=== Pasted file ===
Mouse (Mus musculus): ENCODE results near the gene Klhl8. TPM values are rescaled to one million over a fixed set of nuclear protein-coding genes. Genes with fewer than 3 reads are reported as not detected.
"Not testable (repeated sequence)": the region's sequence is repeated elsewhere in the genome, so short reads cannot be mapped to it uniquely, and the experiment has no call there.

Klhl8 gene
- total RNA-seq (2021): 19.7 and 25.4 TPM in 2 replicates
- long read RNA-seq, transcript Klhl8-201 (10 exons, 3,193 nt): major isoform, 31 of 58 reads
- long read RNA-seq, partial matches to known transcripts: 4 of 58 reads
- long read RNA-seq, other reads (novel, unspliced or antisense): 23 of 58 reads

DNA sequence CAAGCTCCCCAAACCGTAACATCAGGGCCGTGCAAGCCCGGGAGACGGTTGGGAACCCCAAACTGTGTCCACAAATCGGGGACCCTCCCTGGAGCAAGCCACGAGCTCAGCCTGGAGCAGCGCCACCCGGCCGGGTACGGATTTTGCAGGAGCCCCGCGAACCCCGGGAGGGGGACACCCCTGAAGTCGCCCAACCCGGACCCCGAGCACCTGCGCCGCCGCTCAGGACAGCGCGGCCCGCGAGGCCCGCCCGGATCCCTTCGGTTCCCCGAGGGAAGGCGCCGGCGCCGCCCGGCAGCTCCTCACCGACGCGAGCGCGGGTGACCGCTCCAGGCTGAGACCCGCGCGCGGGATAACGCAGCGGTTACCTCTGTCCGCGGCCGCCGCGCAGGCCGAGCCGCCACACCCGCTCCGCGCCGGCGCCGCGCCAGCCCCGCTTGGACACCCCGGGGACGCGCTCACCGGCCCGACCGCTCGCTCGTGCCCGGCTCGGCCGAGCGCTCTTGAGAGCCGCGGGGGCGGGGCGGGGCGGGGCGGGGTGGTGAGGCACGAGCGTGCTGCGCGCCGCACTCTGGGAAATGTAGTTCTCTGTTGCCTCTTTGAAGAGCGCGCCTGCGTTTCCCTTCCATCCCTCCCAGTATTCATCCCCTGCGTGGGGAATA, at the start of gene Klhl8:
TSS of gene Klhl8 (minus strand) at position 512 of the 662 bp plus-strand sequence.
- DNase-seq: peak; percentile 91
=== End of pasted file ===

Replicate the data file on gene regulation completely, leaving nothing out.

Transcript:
Mouse (Mus musculus): ENCODE results near the gene Klhl8. TPM values are rescaled to one million over a fixed set of nuclear protein-coding genes. Genes with fewer than 3 reads are reported as not detected.
"Not testable (repeated sequence)": the region's sequence is repeated elsewhere in the genome, so short reads cannot be mapped to it uniquely, and the experiment has no call there.

Klhl8 gene
- total RNA-seq (2021): 19.7 and 25.4 TPM in 2 replicates
- long read RNA-seq, transcript Klhl8-201 (10 exons, 3,193 nt): major isoform, 31 of 58 reads
- long read RNA-seq, partial matches to known transcripts: 4 of 58 reads
- long read RNA-seq, other reads (novel, unspliced or antisense): 23 of 58 reads

DNA sequence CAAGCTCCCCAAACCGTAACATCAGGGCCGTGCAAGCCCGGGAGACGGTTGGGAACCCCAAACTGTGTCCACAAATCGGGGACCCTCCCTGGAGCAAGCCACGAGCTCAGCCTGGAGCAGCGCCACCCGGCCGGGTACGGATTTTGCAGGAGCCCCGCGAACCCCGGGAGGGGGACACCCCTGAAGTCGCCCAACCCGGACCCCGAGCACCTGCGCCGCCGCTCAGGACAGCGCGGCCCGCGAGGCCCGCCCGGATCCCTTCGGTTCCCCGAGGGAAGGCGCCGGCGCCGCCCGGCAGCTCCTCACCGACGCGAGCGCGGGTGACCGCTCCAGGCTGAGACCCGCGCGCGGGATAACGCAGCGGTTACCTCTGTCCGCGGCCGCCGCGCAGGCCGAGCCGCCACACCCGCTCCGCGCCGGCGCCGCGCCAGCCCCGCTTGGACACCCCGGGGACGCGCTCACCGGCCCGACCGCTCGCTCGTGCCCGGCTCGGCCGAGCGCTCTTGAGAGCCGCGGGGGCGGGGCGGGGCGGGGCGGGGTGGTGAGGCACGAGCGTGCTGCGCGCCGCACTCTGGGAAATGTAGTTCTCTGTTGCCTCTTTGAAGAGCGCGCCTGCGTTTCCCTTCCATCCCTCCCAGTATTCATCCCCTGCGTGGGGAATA, at the start of gene Klhl8:
TSS of gene Klhl8 (minus strand) at position 512 of the 662 bp plus-strand sequence.
- DNase-seq: peak; percentile 91